Leaving Indian Caves, Montana

Let’s have a final smoke in honor of this place
And of the beauty that it shows despite the world’s disgrace,
And of the sanctity of life despite its sore abuse,
And of the timelessness of time, the anguish of its use.
Let’s cast a final look of love about the yellowed rims
Where from the sharp and timbered draws the daylight softly skims
Where silent in the deeper grass the burnished antelope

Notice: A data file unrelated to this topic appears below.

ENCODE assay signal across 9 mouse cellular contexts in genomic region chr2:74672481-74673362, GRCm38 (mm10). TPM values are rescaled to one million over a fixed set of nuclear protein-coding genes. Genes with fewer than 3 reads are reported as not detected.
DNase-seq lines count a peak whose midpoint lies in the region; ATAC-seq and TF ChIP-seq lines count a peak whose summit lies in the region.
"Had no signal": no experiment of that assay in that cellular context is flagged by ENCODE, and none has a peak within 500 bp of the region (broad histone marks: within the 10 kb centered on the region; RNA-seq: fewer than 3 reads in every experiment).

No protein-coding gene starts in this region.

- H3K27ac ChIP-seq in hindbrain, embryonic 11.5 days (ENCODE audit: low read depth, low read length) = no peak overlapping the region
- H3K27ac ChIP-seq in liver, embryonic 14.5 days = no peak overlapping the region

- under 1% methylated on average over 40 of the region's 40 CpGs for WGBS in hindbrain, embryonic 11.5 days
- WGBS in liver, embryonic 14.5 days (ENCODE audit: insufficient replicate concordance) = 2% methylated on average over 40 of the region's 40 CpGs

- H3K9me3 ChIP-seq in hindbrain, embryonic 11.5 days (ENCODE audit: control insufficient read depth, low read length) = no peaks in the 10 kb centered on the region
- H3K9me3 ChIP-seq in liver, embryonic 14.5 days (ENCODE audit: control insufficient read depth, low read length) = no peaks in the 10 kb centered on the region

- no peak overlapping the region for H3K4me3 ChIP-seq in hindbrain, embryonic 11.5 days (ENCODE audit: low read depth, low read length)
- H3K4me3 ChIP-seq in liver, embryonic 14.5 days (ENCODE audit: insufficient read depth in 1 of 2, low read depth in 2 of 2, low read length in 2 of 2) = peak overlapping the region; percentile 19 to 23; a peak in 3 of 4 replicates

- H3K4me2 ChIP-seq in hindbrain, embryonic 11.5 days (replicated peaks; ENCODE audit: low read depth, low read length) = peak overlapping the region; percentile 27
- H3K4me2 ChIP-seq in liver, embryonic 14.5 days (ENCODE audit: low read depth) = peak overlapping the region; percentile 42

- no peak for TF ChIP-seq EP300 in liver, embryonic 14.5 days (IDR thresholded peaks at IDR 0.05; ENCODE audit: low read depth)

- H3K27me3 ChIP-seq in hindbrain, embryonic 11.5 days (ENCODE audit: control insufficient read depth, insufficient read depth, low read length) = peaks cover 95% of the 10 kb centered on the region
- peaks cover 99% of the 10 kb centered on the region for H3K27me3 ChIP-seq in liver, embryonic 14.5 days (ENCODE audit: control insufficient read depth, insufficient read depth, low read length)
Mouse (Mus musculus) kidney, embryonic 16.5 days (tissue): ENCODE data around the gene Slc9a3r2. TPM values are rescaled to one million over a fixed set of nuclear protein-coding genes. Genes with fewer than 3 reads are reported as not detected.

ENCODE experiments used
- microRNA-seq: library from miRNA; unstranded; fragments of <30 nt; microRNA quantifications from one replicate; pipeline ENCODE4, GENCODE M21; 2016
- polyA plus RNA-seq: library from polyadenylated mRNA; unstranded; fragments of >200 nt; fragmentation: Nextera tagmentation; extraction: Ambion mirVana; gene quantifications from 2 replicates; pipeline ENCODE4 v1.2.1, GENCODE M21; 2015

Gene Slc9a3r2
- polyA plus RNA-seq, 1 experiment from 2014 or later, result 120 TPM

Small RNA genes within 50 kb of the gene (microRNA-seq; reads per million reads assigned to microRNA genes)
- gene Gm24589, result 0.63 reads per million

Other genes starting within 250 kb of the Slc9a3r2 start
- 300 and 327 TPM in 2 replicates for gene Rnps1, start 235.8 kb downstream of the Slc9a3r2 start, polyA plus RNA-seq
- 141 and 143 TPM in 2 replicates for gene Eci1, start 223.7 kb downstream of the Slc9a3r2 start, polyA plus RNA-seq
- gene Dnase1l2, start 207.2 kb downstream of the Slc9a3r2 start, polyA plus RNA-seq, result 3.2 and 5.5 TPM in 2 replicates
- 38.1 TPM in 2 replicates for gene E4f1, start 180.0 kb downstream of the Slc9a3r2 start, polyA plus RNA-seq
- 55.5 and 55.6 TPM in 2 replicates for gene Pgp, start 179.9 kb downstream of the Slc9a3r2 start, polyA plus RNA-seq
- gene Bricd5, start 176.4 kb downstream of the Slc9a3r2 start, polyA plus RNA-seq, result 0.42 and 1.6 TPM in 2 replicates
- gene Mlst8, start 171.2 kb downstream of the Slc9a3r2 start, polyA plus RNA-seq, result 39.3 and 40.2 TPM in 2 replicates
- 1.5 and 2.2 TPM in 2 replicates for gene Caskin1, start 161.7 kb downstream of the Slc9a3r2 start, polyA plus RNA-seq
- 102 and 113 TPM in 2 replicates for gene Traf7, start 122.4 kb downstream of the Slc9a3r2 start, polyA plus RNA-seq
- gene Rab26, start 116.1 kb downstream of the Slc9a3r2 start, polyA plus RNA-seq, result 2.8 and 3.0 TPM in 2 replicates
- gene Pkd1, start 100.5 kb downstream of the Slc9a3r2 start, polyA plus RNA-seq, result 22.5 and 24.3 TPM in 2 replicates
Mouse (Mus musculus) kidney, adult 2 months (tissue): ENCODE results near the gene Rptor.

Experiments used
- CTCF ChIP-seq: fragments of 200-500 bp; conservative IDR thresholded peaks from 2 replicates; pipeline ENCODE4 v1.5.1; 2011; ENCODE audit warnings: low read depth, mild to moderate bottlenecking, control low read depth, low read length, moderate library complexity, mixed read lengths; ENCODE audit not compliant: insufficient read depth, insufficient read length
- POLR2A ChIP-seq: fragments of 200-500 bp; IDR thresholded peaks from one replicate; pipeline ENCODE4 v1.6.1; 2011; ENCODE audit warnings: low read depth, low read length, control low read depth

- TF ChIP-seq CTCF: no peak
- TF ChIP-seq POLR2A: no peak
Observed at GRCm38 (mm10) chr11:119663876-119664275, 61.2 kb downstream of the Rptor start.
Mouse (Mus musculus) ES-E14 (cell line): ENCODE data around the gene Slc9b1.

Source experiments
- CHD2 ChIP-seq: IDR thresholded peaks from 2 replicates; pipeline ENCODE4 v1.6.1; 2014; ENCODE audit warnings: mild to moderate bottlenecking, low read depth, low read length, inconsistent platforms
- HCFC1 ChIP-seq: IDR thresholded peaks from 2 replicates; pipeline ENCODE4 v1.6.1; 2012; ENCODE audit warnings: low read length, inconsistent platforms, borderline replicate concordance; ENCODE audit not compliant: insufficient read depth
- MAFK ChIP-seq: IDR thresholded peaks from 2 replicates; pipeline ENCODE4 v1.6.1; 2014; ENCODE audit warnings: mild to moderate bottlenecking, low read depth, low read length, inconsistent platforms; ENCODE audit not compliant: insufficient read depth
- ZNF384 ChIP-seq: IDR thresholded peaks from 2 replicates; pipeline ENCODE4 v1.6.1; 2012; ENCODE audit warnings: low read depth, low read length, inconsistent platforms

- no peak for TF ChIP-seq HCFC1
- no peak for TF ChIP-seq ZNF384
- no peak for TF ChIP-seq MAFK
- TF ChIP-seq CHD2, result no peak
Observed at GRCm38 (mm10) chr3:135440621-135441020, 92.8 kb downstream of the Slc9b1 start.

Graze like sage and boulders across a tawny slope.
Time has stolen life from us although life perseveres;
We fall away like waves of stone eroded by our years.
And when each stone has vanished, and as the cliff recedes,
Nothing marks its former place, the absence that it feeds.
Our skin – is it the air? Our soles the grass?
Truly is the earth our heart, as from the earth we pass?
© Mike Bond 2012
First published in Montana Poetry Journal